He has scored six goals in four games. Has he done it again at Blackpool today?


INFORMAL Conversation in Bramall-lane Boardroom. Sheffield United director: What do you want for Stan Mortensen ?

Blackpool director: The Tower wouldn’t buy.

Sheffield director (resignedly): No, I didn’t think it would.


THE Blackpool players heard how they were to lose at Bramall-lane nearly 24 hours before the match last weekend.

They went to a Sheffield music-hall on Friday evening. On the bill was Reg Bolton. His act included his famous football-fan-watching-a-match study. He chose the United - Blackpool game.

And he had Blackpool losing, it - after all, it was a Sheffield music-hall! - and Jimmy Hagan scoring the first goal.

Which is precisely what happened!


NEW PASTIME for a football team en route to an away match by coach: A Brains Trust.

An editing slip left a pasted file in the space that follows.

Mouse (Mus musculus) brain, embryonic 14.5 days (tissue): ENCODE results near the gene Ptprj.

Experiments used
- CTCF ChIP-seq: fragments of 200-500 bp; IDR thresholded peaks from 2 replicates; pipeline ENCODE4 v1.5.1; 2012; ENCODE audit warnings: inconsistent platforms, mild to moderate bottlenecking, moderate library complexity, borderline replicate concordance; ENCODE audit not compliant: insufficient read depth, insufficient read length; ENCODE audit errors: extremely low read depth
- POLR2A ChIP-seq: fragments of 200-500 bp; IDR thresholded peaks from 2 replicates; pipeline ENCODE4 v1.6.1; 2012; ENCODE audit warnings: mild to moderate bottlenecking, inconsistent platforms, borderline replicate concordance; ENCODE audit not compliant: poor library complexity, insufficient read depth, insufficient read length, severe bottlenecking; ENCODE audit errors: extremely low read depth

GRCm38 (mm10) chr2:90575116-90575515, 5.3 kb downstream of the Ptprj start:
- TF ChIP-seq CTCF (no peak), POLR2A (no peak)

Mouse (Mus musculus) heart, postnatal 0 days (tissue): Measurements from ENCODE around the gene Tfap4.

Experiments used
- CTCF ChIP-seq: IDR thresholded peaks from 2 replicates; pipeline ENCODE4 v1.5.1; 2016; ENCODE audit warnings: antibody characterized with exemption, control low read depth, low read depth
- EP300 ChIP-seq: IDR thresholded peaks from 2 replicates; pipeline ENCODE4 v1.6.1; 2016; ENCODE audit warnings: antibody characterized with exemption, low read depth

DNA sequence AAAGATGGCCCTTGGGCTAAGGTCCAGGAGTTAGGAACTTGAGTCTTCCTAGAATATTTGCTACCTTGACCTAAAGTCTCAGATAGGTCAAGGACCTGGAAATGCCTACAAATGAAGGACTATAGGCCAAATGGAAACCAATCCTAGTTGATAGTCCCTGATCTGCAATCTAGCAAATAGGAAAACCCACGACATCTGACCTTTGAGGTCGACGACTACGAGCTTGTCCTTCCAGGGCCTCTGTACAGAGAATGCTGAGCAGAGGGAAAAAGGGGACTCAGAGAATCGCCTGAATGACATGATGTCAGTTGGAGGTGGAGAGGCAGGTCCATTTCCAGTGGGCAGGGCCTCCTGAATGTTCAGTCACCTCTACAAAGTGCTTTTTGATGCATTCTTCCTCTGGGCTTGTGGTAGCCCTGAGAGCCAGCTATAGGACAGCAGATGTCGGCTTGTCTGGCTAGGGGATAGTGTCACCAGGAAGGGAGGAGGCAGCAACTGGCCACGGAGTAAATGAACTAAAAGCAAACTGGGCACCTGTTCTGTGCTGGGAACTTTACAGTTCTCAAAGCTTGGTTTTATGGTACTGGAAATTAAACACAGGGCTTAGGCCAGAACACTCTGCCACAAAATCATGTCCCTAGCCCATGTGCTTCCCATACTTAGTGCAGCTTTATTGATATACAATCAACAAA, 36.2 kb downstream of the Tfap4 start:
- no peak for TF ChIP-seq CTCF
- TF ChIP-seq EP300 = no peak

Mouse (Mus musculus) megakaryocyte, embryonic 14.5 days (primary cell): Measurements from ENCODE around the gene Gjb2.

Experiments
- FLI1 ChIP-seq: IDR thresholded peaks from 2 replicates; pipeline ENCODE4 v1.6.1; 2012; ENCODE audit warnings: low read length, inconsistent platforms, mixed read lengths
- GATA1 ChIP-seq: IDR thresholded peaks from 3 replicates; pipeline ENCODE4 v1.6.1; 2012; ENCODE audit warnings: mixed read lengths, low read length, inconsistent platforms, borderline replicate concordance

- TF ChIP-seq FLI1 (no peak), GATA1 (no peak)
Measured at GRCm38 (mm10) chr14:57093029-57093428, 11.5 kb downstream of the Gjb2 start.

The Blackpool players have adopted it. Trainer Johnny Lynas, equipped with one of those Question and Answer pages from a magazine, acts as question master.

Surprising knowledge of unfamiliar subjects is, revealed by professional footballers. it passed nearly an hour on the way to Sheffield.



"REFERRING to the fact that England’s Soccer side to meet Holland at Huddersfield on November 27th, will be selected on Monday, a Press Association football correspondent today writes.

‘Left-half Cockburn was the least impressive player, and may be superseded by Johnston, the polished Blackpool man, who did so well for F.A. against RA.F. last month.”